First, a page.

EU scientific body raises health alarm on MP3s

An attendee at the 2005 International Consumer Electronics Show (CES) looks over some mini video/music players from LG Electronics in Las Vegas, January 6, 2005. REUTERS/Mike Blake

BRUSSELS (Reuters) - Up to 10 million young Europeans are in danger of damaging their hearing by playing their MP3 personal music players too loud, a European Union body on health risks told a conference on Tuesday.

Listening to MP3 players and other personal music players at high volumes for long periods of time can cause loss of hearing and tinnitus, a ringing sensation in the ears, the EU Scientific Committee on Emerging and Newly Identified Health Risks said.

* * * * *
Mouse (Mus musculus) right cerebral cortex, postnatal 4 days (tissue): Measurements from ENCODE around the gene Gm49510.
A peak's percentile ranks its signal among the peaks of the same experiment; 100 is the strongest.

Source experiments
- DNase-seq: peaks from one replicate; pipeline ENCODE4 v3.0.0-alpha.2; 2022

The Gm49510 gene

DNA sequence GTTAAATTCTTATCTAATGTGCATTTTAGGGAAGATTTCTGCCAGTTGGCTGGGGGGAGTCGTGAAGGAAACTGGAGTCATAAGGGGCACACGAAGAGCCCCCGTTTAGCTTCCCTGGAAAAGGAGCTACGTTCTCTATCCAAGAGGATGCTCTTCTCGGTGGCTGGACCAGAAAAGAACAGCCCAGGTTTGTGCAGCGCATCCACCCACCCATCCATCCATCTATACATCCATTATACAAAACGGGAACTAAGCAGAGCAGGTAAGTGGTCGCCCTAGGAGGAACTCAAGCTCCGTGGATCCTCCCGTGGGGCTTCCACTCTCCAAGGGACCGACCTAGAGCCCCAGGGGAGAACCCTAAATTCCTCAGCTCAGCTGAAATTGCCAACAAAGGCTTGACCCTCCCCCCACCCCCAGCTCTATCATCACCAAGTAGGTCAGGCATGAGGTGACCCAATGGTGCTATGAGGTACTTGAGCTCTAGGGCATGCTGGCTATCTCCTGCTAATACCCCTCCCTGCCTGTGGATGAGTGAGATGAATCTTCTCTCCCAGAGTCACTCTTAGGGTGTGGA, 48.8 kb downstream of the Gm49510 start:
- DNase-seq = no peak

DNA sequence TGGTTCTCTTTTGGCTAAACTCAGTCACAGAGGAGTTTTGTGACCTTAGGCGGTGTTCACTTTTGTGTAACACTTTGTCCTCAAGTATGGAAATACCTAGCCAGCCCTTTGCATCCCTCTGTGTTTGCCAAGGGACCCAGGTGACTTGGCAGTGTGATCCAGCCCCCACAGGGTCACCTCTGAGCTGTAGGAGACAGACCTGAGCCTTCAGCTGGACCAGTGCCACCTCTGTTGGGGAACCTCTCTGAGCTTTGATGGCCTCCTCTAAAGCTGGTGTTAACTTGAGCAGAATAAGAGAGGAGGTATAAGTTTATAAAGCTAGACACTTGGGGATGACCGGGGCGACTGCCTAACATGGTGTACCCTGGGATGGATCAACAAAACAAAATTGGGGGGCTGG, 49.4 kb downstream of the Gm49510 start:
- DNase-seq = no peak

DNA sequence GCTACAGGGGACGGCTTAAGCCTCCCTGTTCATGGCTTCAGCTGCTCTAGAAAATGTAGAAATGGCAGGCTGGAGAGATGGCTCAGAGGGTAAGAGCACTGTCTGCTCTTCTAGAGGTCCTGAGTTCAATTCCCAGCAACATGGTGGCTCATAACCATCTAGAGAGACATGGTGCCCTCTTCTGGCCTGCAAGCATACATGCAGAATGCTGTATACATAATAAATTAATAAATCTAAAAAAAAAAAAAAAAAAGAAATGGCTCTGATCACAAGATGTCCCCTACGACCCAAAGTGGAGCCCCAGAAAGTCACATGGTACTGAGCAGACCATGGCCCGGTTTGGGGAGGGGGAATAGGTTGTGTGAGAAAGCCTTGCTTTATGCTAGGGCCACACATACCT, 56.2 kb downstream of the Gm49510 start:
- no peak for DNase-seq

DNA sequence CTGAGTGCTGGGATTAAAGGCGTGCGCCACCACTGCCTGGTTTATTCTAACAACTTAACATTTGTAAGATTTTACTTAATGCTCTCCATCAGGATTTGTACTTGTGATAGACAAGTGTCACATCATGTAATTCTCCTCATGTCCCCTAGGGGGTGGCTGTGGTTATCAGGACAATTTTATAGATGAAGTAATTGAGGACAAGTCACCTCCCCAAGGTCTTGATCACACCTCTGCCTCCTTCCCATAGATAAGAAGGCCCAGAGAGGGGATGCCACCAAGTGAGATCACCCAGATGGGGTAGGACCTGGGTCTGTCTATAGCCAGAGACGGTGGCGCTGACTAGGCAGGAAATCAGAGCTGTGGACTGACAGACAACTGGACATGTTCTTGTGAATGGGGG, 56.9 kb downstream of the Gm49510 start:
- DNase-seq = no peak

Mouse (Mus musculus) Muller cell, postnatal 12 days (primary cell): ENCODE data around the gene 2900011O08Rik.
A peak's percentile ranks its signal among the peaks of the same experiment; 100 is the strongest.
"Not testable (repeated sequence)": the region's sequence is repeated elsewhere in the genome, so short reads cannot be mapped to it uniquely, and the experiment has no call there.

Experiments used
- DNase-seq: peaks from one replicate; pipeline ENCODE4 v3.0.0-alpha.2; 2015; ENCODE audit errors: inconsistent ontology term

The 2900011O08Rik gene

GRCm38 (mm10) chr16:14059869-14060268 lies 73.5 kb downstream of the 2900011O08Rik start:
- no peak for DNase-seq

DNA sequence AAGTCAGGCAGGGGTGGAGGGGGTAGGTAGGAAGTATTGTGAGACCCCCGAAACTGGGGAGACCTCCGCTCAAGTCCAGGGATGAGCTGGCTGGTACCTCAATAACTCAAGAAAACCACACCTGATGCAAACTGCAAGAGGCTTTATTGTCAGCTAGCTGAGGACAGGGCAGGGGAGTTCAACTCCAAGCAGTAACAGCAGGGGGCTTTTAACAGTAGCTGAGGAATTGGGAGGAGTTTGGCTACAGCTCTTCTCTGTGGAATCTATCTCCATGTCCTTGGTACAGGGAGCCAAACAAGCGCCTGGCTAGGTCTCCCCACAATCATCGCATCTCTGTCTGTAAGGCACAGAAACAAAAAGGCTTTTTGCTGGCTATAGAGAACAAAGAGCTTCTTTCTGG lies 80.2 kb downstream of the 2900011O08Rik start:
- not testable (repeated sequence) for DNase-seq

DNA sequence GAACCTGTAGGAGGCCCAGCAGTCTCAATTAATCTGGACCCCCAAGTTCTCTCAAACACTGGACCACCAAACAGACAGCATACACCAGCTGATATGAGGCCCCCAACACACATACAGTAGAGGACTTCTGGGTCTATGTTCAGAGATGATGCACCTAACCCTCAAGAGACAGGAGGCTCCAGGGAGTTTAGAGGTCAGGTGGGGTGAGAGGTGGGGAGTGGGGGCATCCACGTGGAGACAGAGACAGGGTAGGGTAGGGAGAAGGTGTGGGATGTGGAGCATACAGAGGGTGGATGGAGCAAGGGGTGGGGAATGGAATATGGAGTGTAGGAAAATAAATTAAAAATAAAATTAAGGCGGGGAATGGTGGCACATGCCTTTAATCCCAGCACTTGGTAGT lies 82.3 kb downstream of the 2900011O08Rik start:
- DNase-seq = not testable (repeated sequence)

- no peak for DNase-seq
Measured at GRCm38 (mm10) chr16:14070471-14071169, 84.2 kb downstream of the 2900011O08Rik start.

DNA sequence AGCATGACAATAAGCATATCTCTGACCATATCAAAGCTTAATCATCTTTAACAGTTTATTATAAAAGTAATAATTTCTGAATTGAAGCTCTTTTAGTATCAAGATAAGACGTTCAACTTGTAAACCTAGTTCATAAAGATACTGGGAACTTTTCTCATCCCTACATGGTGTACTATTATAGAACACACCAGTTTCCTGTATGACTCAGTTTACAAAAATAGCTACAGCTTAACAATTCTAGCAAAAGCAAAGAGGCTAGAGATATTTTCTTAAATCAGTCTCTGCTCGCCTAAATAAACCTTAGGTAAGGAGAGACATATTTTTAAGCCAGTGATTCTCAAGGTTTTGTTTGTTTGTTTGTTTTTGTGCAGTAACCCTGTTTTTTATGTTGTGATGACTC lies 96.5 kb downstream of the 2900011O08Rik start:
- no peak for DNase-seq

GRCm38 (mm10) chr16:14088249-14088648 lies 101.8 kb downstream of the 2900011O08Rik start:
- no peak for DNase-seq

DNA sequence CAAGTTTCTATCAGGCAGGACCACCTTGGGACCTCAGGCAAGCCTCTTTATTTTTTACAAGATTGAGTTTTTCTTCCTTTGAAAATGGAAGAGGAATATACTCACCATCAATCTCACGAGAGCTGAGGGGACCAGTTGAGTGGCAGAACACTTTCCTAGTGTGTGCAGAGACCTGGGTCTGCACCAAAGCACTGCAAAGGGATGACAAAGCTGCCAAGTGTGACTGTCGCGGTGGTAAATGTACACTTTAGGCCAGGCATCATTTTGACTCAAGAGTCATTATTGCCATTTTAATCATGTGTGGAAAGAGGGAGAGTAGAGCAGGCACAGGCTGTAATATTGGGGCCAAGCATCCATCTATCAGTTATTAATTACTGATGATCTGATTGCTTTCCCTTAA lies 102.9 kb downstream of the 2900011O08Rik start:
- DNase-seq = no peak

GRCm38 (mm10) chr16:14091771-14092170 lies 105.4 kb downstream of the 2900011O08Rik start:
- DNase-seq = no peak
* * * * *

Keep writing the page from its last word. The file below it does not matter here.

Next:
It found that 5-10 percent of MP3 users risk permanent hearing loss if they listen to a personal music player for more than one hour per day, each week at high volume settings for a period of at least 5 years. No cure is currently known for hearing loss or tinnitus, the committee noted in its report.

“Let’s be frank -- we are looking at a catastrophe unless something is done soon,” Stephen Russell of the pan-European ANEC consumer safety group said.

The conference, organised by the European Commission in Brussels, discussed possible measures to prevent such health effects, ranging from warnings flashed on the devices’ screens, to limits on the maximum volumes on players. The Commission said it would examine possible action on the problem.

Reporting by Sarah Luehrs; editing by Mark John